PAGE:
"We're already mobilizing to overturn this decision. We're grateful for our supporters, who so far have submitted more than 20,000 comments since last Friday in defense of the Desert National Wildlife Refuge and the wildlife that call it home," says the Center for Biological Diversity, which is accustomed to acting very quickly.
This summer has seen a spate of ugly attacks on wildlife refuges. The Trump administration has finalized rules that allow cruel hunting methods in refuges in Alaska, and is proposing expanding those tactics into Kenai National Wildlife Refuge.
A separate Trump proposal aims to open to hunting -- for the first time ever -- federally-protected wildlife refuges from Arizona to Massachusetts.
"Refuges are supposed to be safe havens for wild creatures. We can't turn back the extinction crisis while refuges are turned into trophy-hunter amusement parks and military bombing ranges. When it comes to saving wildlife, we can't let our guard down at any moment. And we won't. Please support the 'Saving Life on Earth Fund' today," says the Center for Biological Diversity.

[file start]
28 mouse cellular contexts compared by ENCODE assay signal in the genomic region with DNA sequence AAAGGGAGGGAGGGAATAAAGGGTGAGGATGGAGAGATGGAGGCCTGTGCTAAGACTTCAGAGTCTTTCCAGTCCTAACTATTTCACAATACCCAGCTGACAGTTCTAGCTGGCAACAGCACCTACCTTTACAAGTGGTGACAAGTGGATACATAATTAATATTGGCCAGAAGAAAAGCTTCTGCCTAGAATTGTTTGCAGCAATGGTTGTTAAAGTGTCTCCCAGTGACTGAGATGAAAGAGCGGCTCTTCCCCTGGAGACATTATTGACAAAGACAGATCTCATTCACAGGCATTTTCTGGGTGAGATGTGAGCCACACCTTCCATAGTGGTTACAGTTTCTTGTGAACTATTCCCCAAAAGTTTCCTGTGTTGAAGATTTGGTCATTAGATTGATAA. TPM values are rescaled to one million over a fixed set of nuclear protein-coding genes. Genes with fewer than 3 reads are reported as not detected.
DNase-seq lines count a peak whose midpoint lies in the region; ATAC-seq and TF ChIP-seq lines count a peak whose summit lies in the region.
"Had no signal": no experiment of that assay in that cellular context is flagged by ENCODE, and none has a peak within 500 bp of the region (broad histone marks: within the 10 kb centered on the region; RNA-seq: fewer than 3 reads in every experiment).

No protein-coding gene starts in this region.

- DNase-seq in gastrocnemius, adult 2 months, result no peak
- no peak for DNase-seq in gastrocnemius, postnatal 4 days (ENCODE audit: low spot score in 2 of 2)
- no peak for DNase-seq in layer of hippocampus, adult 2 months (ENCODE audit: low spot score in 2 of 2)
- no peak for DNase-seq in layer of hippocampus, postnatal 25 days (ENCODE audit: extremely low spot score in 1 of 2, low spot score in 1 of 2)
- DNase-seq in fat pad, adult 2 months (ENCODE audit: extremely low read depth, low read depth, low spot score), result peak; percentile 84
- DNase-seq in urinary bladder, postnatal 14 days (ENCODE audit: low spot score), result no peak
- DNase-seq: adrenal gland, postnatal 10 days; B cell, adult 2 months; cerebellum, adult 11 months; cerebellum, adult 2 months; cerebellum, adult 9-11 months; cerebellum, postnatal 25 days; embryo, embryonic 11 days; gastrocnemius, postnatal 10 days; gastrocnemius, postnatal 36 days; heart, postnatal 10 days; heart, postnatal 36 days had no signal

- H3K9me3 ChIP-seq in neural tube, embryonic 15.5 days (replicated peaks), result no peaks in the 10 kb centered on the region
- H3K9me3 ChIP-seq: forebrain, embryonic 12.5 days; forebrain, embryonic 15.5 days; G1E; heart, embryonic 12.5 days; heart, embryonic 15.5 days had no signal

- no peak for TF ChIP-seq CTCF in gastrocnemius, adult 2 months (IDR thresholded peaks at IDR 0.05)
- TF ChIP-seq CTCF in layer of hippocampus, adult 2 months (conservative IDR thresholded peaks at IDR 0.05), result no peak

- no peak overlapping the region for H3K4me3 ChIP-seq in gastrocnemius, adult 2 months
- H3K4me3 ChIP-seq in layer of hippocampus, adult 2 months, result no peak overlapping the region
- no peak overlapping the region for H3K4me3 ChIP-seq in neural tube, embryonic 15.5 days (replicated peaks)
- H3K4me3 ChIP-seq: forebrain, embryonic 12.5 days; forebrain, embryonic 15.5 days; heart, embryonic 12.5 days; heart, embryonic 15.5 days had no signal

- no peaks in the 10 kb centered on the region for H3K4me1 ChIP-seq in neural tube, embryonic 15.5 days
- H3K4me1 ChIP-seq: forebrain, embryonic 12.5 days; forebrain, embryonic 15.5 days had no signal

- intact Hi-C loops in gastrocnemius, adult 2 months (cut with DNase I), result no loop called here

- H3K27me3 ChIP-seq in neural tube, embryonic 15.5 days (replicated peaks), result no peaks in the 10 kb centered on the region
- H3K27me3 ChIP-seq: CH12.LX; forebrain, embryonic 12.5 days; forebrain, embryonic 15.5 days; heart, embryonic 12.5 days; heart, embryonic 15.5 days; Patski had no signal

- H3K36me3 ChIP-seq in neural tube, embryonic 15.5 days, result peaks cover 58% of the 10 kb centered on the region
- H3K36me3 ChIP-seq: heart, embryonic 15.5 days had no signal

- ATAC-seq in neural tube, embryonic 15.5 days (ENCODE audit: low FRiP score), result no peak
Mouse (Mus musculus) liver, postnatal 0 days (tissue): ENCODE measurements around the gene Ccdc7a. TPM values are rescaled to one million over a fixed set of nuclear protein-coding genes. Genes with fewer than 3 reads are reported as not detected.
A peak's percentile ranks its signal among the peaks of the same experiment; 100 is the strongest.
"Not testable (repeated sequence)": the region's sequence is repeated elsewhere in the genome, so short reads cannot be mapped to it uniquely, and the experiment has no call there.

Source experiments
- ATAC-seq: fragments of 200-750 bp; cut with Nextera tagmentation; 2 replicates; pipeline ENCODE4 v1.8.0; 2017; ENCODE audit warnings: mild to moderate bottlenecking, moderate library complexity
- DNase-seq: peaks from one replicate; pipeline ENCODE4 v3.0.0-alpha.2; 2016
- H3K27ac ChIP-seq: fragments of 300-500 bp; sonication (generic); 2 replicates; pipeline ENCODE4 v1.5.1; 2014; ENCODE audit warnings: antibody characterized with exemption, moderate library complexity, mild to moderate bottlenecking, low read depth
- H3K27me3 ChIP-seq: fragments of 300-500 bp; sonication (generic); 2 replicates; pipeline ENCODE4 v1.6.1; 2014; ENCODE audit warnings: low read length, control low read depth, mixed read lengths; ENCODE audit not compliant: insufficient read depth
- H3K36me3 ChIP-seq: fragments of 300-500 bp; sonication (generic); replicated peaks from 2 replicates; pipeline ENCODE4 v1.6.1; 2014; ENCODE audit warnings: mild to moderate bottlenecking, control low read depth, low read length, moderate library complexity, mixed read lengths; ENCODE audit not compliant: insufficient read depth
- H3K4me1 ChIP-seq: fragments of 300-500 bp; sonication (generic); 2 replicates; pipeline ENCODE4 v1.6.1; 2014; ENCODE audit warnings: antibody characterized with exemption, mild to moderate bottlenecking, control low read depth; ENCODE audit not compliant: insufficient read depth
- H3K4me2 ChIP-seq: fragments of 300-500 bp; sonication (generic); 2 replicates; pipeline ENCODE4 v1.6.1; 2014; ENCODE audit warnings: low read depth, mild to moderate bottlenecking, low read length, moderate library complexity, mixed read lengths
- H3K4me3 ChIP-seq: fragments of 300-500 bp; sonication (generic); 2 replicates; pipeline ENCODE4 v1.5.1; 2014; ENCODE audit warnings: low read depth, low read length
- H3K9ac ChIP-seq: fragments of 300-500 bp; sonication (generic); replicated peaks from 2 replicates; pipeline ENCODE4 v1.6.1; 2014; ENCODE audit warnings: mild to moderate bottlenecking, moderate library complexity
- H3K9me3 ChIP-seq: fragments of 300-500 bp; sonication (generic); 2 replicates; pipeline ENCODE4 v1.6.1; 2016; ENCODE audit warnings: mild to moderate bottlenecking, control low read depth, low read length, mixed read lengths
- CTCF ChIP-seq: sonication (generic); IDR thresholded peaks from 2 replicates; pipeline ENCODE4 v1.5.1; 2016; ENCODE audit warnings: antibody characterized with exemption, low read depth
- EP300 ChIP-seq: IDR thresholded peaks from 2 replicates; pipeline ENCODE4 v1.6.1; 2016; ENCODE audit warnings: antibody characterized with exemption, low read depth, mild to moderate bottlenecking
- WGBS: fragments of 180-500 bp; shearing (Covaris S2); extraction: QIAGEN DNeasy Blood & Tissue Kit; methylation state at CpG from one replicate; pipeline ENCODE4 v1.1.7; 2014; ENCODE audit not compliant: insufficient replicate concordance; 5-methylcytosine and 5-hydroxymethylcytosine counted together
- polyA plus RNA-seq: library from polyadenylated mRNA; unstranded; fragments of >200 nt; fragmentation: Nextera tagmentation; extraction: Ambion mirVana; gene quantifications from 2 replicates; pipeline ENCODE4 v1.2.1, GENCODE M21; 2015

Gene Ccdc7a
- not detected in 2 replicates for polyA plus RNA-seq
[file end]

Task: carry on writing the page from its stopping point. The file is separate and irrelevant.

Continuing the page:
They do good work. Vital work. The Guide supports and endorses this critical cause and this initiative. You can help. Find out how, by clicking here.
~ Peter Singer, philosopher and professor of bioethics (born July 6, 1946)
~ David McCullough, American author, historian, and narrator (that's his voice narrating the Ken Burns' PBS epic, "The Civil War"); winner of two Pulitzer Prizes, both for nonfiction books about presidents: Truman (1993), and John Adams (2001).
For many years, he wrote in a small, windowed shed in the backyard of his Martha’s Vineyard home. He said the shed had no running water and no telephone. Family members had to whistle when they approached so as not to startle McCullough. On his desk were a green banker’s lamp and a Royal typewriter, which he had freshly oiled for each new book. (See? All of us creatives are quirky, even the ones who win two Pulitzers.)